Toward a new North America
by Margret Kopala

Published in the Ottawa Citizen, August 23, 2008

The Security and Prosperity Partnership of North America (SPP) is dead. Long live the Security and Prosperity Partnership of North America.

After NAFTA, the SPP has been the most significant development in North American integration, so its imminent death and potential resurrection seem strangely out of step. Yet this is the only conclusion possible reading "The Future of North America: Replacing a Bad Neighbour Policy," which appears in the July/August edition of Foreign Affairs.

Published by the prestigious American Council on Foreign Relations, it is the latest in a series of articles and books written by Robert A. Pastor. The intellectual father of what former U.S. ambassador Paul Celucci has indicated will in 10 to 15 years be a "union in everything but name ..." says North American integration has stalled and that last April's summit meeting between the leaders of Mexico, the U.S. and Canada was probably the last hurrah for the SPP.

"The strategy of acting on technical issues in an incremental, bureaucratic way, and of keeping the issues away from public view, has generated more suspicion than accomplishments." Following his inauguration and discussions with his two closest neighbours, "(t)he new president will probably discard the SPP."

The European Union became a reality in 1993. Inevitably, someone would fashion a template and provide the road map to achieving something similar in North America. That someone would be a well-connected Harvard political scientist who served in various postings in Latin America and whose response to the peso crisis of 1994 was Towards a North American Community: Lessons from the Old World for the New. NAFTA, Robert Pastor argued in this 2001 publication, lacked the institutional mechanisms to address such serious crises. But before anyone could read it, 9/11 intervened.

Languishing in the devastation of 9/11, the template needed resuscitation. Fortuitously, heightened security needs would be its life saver. The Canadian Council of Chief Executives, the Consejo Mexicano de Asuntos Internacionales and the Council on Foreign Relations combined forces to create the necessary task force.

Under the co-chairmanships of John P. Manley, Pedro Aspe and William F. Weld, with Thomas P. d'Aquino, Andres Rozental and Robert A. Pastor as vice-chairs, the task force produced "Creating a North American Community," whose recommendations drew heavily on Pastor's book. They included the "establishment by 2010 of a North American economic and security community" with a common external tariff and an outer security perimeter as well as the development of a customs union, common market, investment fund, energy strategy, a set of regulatory standards, and an advisory council, to name a few. Absent was Pastor's recommendation for the creation of a common currency he called the "amero."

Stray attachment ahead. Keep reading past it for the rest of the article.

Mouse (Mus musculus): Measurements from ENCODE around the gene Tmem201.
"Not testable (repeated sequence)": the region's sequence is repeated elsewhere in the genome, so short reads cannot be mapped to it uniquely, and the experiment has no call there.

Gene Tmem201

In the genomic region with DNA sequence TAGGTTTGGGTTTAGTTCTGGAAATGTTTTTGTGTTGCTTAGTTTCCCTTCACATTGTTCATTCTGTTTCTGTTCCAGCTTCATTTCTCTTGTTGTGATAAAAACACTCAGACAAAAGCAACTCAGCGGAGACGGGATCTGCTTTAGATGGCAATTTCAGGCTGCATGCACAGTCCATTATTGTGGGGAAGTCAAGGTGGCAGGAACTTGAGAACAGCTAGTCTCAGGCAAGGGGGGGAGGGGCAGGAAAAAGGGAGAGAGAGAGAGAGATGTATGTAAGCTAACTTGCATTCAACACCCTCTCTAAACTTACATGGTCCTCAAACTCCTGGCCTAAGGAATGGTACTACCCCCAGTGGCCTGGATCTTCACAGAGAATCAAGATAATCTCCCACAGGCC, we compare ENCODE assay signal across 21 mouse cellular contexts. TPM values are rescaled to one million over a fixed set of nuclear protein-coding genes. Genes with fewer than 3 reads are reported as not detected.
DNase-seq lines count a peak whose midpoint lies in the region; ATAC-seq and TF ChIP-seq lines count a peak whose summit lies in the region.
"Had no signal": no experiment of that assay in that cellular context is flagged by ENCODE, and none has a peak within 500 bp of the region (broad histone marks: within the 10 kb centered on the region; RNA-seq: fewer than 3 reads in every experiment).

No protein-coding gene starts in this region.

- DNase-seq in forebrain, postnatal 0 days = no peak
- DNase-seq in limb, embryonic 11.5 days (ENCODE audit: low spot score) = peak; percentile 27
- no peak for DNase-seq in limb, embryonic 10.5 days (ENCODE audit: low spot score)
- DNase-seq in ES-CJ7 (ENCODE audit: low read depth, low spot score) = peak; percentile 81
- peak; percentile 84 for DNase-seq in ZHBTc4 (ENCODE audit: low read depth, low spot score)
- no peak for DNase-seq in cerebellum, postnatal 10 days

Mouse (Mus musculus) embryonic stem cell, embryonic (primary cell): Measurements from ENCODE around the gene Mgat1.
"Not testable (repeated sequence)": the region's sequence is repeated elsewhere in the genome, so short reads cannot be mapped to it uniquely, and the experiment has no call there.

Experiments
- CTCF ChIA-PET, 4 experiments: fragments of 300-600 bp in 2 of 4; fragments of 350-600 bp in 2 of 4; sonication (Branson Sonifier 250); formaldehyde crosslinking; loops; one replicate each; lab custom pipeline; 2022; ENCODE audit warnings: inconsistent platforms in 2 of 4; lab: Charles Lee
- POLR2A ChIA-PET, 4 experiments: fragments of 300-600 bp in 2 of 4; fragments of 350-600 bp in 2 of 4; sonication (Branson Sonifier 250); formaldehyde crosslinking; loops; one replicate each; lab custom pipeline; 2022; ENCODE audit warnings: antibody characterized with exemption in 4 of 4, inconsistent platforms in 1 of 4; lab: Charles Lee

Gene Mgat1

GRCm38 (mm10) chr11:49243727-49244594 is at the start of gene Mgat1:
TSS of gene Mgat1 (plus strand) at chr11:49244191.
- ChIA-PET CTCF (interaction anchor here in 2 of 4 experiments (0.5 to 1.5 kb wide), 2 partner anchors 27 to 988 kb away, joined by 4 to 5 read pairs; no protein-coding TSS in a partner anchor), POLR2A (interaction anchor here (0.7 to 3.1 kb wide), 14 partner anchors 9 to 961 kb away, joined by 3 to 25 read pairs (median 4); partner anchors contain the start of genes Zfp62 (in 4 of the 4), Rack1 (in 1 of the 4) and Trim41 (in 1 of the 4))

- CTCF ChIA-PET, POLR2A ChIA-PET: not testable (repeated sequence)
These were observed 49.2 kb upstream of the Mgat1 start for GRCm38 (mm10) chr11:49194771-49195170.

Barely two months earlier in March of 2005, the SPP, anticipating many of these themes, had been announced at the Three Amigos summit in Waco, Texas. By 2007 and 2008, the Three Amigos were met by organized anti-continentalization forces. With CNN's Lou Dobbs leading the charge, their anti-NAFTA incantations reached even into the Democratic nomination race.

Now, replete with instructions for America's incoming president, Pastor is fighting back. Dismantling trade and investment barriers, NAFTA succeeded in what it was designed to do, he argues in The Future of North America. U.S. trade with Canada and Mexico has tripled from $341 billion in 1993 to more than $1 trillion in 2007. Inward direct investment quintupled and, in Mexico, increased tenfold between 1990 and 2005. "North America, not Europe, is now the largest free-trade area in the world in terms of gross product."

But rather than build on the success of NAFTA, the last eight years were reduced to a North American game of Scrabble with new acronyms purporting to be initiatives while growth in trade has diminished, wait times at the border have lengthened and public opinion toward integration has deteriorated "in part because the U.S. failed to comply with NAFTA on issues ... like trucking (in Mexico) and softwood lumber (in Canada)."

Instead of refighting the NAFTA debate, the new president should lay the foundation for a new North America. He can do this, Pastor says, by negotiating a customs union, by creating a North American Commission and a North American investment fund, among other initiatives.

MARGRET KOPALA’s column on western perspectives appears every other week.

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